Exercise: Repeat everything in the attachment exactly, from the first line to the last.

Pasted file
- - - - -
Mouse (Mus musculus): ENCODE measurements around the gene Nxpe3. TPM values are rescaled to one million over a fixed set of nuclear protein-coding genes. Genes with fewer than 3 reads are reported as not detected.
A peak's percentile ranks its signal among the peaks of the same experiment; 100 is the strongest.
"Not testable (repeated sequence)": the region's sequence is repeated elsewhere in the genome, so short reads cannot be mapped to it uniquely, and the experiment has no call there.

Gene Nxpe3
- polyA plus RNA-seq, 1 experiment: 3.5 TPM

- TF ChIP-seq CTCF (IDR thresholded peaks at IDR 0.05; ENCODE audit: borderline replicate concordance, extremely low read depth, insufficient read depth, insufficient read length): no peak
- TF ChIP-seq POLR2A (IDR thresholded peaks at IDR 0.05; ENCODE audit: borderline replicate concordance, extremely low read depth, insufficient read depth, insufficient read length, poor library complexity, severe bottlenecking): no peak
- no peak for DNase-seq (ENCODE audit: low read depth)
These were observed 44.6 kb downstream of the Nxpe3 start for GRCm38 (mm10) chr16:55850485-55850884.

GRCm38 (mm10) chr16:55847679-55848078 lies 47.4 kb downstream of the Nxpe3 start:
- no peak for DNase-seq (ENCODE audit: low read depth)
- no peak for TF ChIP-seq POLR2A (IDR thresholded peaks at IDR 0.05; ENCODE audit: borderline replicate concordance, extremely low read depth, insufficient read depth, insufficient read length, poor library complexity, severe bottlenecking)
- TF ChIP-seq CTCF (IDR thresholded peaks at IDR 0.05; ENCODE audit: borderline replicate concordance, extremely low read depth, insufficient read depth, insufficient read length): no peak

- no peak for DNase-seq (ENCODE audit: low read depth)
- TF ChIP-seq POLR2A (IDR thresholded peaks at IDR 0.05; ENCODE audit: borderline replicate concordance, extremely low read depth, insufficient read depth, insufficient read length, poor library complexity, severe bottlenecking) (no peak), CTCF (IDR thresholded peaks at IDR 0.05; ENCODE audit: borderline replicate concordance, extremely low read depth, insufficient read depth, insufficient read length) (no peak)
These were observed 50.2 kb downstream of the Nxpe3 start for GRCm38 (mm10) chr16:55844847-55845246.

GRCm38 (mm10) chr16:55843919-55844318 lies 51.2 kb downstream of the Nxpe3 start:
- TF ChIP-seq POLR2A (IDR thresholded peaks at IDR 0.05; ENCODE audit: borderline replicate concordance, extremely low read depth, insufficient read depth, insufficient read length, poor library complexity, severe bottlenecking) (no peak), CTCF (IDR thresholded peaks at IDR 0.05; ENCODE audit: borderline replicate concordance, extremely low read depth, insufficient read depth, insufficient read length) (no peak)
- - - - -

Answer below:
Mouse (Mus musculus): ENCODE measurements around the gene Nxpe3. TPM values are rescaled to one million over a fixed set of nuclear protein-coding genes. Genes with fewer than 3 reads are reported as not detected.
A peak's percentile ranks its signal among the peaks of the same experiment; 100 is the strongest.
"Not testable (repeated sequence)": the region's sequence is repeated elsewhere in the genome, so short reads cannot be mapped to it uniquely, and the experiment has no call there.

Gene Nxpe3
- polyA plus RNA-seq, 1 experiment: 3.5 TPM

- TF ChIP-seq CTCF (IDR thresholded peaks at IDR 0.05; ENCODE audit: borderline replicate concordance, extremely low read depth, insufficient read depth, insufficient read length): no peak
- TF ChIP-seq POLR2A (IDR thresholded peaks at IDR 0.05; ENCODE audit: borderline replicate concordance, extremely low read depth, insufficient read depth, insufficient read length, poor library complexity, severe bottlenecking): no peak
- no peak for DNase-seq (ENCODE audit: low read depth)
These were observed 44.6 kb downstream of the Nxpe3 start for GRCm38 (mm10) chr16:55850485-55850884.

GRCm38 (mm10) chr16:55847679-55848078 lies 47.4 kb downstream of the Nxpe3 start:
- no peak for DNase-seq (ENCODE audit: low read depth)
- no peak for TF ChIP-seq POLR2A (IDR thresholded peaks at IDR 0.05; ENCODE audit: borderline replicate concordance, extremely low read depth, insufficient read depth, insufficient read length, poor library complexity, severe bottlenecking)
- TF ChIP-seq CTCF (IDR thresholded peaks at IDR 0.05; ENCODE audit: borderline replicate concordance, extremely low read depth, insufficient read depth, insufficient read length): no peak

- no peak for DNase-seq (ENCODE audit: low read depth)
- TF ChIP-seq POLR2A (IDR thresholded peaks at IDR 0.05; ENCODE audit: borderline replicate concordance, extremely low read depth, insufficient read depth, insufficient read length, poor library complexity, severe bottlenecking) (no peak), CTCF (IDR thresholded peaks at IDR 0.05; ENCODE audit: borderline replicate concordance, extremely low read depth, insufficient read depth, insufficient read length) (no peak)
These were observed 50.2 kb downstream of the Nxpe3 start for GRCm38 (mm10) chr16:55844847-55845246.

GRCm38 (mm10) chr16:55843919-55844318 lies 51.2 kb downstream of the Nxpe3 start:
- TF ChIP-seq POLR2A (IDR thresholded peaks at IDR 0.05; ENCODE audit: borderline replicate concordance, extremely low read depth, insufficient read depth, insufficient read length, poor library complexity, severe bottlenecking) (no peak), CTCF (IDR thresholded peaks at IDR 0.05; ENCODE audit: borderline replicate concordance, extremely low read depth, insufficient read depth, insufficient read length) (no peak)